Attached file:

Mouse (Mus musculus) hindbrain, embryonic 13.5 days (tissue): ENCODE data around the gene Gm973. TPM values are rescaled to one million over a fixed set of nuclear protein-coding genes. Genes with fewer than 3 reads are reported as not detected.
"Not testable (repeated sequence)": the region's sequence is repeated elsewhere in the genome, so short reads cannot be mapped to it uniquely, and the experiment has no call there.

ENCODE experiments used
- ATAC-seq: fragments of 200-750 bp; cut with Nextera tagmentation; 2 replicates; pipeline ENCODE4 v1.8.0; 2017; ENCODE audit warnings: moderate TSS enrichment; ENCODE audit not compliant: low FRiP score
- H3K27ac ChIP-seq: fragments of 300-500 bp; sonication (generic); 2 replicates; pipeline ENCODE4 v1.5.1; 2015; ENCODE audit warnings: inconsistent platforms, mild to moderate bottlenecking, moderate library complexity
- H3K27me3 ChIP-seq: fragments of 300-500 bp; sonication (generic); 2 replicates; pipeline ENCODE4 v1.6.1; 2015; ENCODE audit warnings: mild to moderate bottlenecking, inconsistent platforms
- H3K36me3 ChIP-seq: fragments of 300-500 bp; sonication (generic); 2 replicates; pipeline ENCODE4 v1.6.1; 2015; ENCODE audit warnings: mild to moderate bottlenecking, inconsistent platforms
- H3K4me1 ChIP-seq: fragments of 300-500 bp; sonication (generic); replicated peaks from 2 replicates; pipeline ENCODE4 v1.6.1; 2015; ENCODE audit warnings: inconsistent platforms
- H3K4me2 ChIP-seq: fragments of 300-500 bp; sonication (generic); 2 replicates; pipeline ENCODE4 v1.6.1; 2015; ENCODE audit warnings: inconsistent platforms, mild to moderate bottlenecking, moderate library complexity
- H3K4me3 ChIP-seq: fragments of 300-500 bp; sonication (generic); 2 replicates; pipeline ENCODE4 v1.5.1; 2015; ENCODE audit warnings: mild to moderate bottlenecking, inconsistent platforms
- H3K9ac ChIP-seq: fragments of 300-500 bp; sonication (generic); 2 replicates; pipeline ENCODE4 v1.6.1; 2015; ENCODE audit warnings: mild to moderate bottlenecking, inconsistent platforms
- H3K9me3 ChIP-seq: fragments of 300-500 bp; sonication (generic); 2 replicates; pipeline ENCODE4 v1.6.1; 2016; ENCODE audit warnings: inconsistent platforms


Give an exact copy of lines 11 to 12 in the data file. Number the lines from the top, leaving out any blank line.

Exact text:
- H3K9ac ChIP-seq: fragments of 300-500 bp; sonication (generic); 2 replicates; pipeline ENCODE4 v1.6.1; 2015; ENCODE audit warnings: mild to moderate bottlenecking, inconsistent platforms
- H3K9me3 ChIP-seq: fragments of 300-500 bp; sonication (generic); 2 replicates; pipeline ENCODE4 v1.6.1; 2016; ENCODE audit warnings: inconsistent platforms